The Minnesota legislature enacted the Minnesota Termination of Sales Representative Act to give certain rights to sales representatives and provide some ground rules to govern the relationship between manufacturers and sales representatives with territories in Minnesota.
Minnesota Statute § 325E.37, Minnesota Termination of Sales Representative Act (“TSA”), controls both express and implied contract, oral and written contracts, and contracts with no fixed duration.
Under the TSA, a “sales representative” means someone who contracts with a principal to solicit wholesale orders and who is compensated, in whole or in part, by commission.
The TSA also limits when a sales representative can be terminated. Under the TSA, a sales person cannot be terminated without “good cause” and only after a 90-day notice period and a 60-day “cure” period. If the sales person is able to correct the reason for possible termination, then the manufacturer is prohibited from firing the sales representative. “Good case” means,
[A] material breach of one or more provisions of a written sales representative agreement governing the relationship with the manufacturer, wholesaler, assembler, or importer, or in absence of a written agreement, failure by the sales representative to substantially comply with the material and reasonable requirements imposed by the manufacturer, wholesaler, assembler, or importer.
Minn. Stat. § 325E.37, subd. 1(a). And, the statute goes on to state that “good cause includes, but is not limited to”:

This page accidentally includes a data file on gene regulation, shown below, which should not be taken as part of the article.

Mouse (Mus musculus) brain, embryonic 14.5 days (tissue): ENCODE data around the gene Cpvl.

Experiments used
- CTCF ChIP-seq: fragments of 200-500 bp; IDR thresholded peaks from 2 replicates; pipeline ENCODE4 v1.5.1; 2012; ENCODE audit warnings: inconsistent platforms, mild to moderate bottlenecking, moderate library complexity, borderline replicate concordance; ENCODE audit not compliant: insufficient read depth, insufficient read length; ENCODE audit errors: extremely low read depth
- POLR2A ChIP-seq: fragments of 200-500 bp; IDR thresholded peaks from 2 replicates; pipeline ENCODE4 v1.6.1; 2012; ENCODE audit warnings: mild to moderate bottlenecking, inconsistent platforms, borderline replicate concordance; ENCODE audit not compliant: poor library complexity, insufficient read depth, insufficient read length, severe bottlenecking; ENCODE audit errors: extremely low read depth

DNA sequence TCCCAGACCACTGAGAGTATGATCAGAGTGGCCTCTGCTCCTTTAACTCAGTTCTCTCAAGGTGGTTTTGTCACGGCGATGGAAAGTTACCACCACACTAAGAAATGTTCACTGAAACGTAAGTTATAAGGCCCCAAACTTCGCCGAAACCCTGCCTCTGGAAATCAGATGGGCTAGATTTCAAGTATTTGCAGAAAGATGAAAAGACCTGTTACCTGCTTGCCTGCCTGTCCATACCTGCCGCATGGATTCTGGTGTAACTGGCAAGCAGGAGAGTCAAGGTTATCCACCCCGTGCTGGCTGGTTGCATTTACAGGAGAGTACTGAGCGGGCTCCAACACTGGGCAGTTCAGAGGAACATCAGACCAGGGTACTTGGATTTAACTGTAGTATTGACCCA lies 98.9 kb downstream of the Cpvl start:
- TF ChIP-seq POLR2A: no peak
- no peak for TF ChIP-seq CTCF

(1) The bankruptcy or insolvency of the sales representative;
(2) Assignment for the benefit of creditors or similar disposition of the assets of the sales representative’s business;
(3) The voluntary abandonment of the business by the sales representative as determined by the totality of the circumstances;
(4) Conviction or a plea of guilty or no contest to a charge of violating any law relating to the sales representative’s business;
(5) Any act of the sales representative which material impaires the good will associated with the manufacturer’s, wholesaler’s, assembler’s, or importer’s trademark, trade name, service mark, logotype, or other commercial symbol; or
(6) Failure to forward customer payments to the manufacturer, wholesaler, assembler, or importer.
Id., subd. 1(b).
Previous to the change in this statute, manufacturers were able to circumvent this law by drafting into the agreement a “choice-of-law” provision of a different state, which would mean that Minnesota’s TSA would not apply to the agreement. To address this issue, there is new language in Minn. Stat. § 325E.37, which states,
Subd. 7. Prohibition of inclusion of certain unfair contract terms in sales representative agreement. (a) No manufacturer, wholesaler, assembler, or importer shall circumvent compliance with this section by including in a sales representative agreement a term or provision, whether express or implied, that includes or purports to include:
(1) an application or choice of law of any other state; or
(2) a waiver of any provision of this section.
(b) Any term or provision described in paragraph (a) is void and unenforceable.
Id., sub. 7. This change went into effect on August 1, 2014.